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author
Dobyko, Olena
supervisor
organization
year
type
H2 - Master's Degree (Two Years)
subject
keywords
Maritime Law
language
English
id
1555385
date added to LUP
2010-03-08 15:23:36
date last changed
2010-03-08 15:23:36
@misc{1555385,
  abstract     = {Considering the urgency in uniformity and harmonization of existing law relating to carriage of goods by sea, the Comité Maritime International (CMI) initiated a joint project with UNCITRAL to achieve more uniformity and to replace the Hague, Hague-Visby and Hamburg Rules which are outdated by now and cannot fully satisfy the needs of modern multimodal transport. The result of this joint project became the UN Convention on Contracts for the International Carriage of Goods Wholly or Partly by Sea was adopted by the UN General Assembly on 11 December 2008 and is going to be signed on 23 September 2009 in Rotterdam, the Netherlands, and therefore, the Convention to be known as &quot&semicThe Rotterdam Rules&quot&semic. Various attempts have been made to create an international legal instrument to regulate this type of carriage but were not successful enough. Therefore, it is obvious this Convention is absolutely necessary in the era of new technologies, electronic business and development of logistics. The new Convention has a very wide scope of application covering issues not previously covered by any international convention on maritime law, such as electronic communication, arbitration and some others. The new Convention is intended to have a door-to-door coverage but only if there is an international sea leg. Many claim that this requirement makes the Convention only partly multimodal or maritime plus. However, the majority of carriages of goods are carried out by sea but also including the transportation that precede and follow the sea carriage. The question whether it is successful regardless the fact it is not truly multimodal worrying the maritime transport community. Another important issue is the scope of application of the future Convention and its possible conflicts with other unimodal conventions that are already in force. Several provisions are dealing with those issues. Whether they solve the problem of conflicts of conventions and whether a network liability regime is a possible solution will be looked at in this Master Thesis. Some States have adopted their own national laws in regard to multimodal transportation due to lack of international instrument and there are currently two regional drafts that aim to regulate the similar subject matter as the new Convention by this posing a threat to the uniformity desired. The suggestions to adopt two different instruments: a new carriage of goods by sea convention and a multimodal convention, covering all combinations of modes might be preferable but sound unrealistic at least in few decades. There is a strong doubt that the international shipping community would be willing to start everything from the beginning. In a worse scenario, the regional solutions will start to exist and in that case, the goal for uniformity of the law of carriage of goods by sea will remain unrealisable.},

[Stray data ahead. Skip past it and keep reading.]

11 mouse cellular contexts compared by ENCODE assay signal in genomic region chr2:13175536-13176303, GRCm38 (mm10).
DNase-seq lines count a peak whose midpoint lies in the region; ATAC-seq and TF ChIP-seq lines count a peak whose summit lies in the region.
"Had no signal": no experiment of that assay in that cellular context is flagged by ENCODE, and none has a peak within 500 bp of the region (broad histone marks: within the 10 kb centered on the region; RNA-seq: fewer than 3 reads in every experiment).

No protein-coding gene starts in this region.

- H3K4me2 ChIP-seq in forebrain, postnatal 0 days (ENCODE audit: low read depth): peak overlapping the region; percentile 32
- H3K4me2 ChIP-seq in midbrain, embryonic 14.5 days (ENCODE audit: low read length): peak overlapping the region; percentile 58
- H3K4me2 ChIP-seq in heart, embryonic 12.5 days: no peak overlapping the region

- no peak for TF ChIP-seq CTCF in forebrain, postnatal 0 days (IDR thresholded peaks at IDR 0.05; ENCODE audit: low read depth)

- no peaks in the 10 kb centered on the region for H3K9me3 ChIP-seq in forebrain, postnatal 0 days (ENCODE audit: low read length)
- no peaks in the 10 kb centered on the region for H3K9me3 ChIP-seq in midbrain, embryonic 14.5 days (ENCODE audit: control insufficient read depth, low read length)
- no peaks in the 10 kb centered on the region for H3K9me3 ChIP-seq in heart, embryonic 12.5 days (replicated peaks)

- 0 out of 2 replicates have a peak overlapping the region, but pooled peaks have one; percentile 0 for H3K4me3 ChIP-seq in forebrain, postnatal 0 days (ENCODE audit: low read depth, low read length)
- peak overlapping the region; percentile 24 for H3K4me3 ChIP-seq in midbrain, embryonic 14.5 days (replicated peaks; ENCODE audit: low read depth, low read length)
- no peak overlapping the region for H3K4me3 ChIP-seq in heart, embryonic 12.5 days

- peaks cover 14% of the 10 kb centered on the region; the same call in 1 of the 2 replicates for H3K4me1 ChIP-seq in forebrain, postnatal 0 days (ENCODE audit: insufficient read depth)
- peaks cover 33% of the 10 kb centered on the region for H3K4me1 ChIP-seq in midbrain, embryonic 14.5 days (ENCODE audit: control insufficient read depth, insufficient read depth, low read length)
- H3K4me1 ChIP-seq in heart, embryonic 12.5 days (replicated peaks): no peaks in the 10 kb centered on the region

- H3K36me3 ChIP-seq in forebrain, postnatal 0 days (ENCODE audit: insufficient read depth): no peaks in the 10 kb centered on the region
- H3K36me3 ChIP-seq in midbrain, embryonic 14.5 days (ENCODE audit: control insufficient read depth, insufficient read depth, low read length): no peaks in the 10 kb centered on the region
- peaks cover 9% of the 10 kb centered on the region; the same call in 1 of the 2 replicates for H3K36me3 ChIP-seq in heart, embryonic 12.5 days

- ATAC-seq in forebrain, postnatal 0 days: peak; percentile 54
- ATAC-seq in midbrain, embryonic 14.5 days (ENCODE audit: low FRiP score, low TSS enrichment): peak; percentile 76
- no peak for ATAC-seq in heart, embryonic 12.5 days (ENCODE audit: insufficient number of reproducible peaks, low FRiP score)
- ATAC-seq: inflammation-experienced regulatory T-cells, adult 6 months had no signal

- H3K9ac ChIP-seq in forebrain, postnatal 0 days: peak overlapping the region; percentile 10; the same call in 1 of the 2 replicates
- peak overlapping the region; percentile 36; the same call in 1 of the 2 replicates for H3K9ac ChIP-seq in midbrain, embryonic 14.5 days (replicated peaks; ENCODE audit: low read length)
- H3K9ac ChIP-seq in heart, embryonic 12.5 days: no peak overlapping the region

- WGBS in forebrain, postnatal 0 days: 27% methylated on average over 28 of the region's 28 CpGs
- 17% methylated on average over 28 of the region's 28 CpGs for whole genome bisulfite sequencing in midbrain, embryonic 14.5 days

author       = {Dobyko, Olena},
  keyword      = {Maritime Law},
  language     = {eng},
  note         = {Student Paper},
  title        = {The Multimodal Aspects and the Scope of Application of the Emerging Rotterdam Rules},
  year         = {2009},
}